In January 2016, the European Union announced four changes in regulations concerning maximum residues levels in fruit and vegetables. The specific increase of the maximum residue levels is set for pesticides: chlorpyrifos, fosetyl and several other pesticides. As a result, citrus juice producers from developing countries should integrate those changes in their supply chain and cooperate with fruit producers through integrated pest management practices.

In addition to general food safety certification schemes, retail companies require sector-specific certifications and voluntary food certification schemes. In the fruit juice industry, the most recent development is SGF certification. SGF certifies fruit-processing companies, packers and bottlers, traders and brokers for fruit juices as well as transport companies and cold stores in almost 60 countries worldwide. SGF certification has a particular focus on authenticity and safety checking for conformity and food fraud by analyses and traceability checks. Already more than 80% of imported fruit juice products in Europe are coming from production sites with SGF certification.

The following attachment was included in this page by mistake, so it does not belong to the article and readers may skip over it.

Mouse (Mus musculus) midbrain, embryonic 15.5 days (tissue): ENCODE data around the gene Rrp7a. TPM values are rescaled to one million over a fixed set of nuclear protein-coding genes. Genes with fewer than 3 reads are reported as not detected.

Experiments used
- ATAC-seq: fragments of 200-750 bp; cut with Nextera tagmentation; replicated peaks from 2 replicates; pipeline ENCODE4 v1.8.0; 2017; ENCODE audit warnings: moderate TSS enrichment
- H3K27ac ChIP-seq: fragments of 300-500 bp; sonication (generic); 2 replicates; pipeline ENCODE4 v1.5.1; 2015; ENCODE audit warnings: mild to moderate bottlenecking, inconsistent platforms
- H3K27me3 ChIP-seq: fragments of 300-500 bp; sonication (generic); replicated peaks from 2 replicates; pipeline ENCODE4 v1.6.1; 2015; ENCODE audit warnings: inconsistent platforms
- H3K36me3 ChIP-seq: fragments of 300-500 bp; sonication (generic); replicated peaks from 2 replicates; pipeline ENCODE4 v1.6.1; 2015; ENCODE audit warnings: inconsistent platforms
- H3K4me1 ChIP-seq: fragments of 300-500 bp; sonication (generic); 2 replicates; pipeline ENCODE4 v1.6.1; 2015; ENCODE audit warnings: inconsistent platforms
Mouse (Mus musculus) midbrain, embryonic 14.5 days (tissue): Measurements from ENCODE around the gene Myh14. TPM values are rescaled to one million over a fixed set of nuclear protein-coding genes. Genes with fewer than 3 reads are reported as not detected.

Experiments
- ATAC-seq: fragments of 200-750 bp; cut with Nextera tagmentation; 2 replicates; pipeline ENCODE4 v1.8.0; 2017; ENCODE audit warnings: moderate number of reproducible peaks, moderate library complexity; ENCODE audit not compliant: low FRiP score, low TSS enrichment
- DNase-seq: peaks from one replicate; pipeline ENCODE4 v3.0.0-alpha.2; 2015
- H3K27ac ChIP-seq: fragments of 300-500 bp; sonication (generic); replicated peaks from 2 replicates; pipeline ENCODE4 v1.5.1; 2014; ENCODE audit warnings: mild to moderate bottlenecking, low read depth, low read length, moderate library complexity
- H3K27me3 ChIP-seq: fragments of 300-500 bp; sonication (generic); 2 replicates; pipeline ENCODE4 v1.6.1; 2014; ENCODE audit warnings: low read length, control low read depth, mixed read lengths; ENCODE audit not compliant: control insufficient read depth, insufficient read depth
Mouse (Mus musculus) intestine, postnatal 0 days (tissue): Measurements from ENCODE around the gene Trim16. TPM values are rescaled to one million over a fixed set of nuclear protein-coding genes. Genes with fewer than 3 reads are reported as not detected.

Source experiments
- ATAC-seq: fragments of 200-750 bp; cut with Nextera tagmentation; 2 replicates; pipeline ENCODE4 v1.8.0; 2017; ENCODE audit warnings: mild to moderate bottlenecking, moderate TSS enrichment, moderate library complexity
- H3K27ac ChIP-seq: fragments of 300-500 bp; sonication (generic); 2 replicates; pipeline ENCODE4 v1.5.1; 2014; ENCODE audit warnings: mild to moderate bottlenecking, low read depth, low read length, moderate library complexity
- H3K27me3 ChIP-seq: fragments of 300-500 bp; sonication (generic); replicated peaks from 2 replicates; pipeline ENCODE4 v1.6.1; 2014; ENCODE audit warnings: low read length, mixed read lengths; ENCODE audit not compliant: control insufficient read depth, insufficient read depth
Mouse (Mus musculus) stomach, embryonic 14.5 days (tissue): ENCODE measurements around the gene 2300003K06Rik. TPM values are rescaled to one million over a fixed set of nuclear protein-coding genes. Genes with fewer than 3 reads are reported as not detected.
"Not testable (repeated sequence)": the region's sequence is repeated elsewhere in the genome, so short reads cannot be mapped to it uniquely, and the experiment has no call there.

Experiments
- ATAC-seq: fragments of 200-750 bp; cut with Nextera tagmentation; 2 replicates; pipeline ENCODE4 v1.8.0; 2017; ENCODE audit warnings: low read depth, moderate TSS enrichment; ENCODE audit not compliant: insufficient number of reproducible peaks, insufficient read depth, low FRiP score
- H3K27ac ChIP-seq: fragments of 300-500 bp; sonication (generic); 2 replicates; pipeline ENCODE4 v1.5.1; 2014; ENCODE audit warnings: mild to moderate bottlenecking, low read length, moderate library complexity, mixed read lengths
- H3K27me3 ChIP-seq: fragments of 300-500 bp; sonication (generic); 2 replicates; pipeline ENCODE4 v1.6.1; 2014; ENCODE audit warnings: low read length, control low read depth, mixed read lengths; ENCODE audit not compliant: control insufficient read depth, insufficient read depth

Packaging used for fruit juices must:

  • protect the colour, taste, flavour and other quality characteristics of the product;
  • protect the product from bacteriological and other contamination (including contamination from the packaging material itself);
  • protect the product from moisture loss, dehydration and (where appropriate) leakage as far as technologically practicable;
  • not pass on any odour, taste, colour or other foreign characteristics to the product.

Labelling requirements

In December 2014, the new labelling legislation went into effect. The new labelling legislation forbids the misleading of consumers. Moreover, claims that any food is preventing, treating or curing a human disease cannot be made.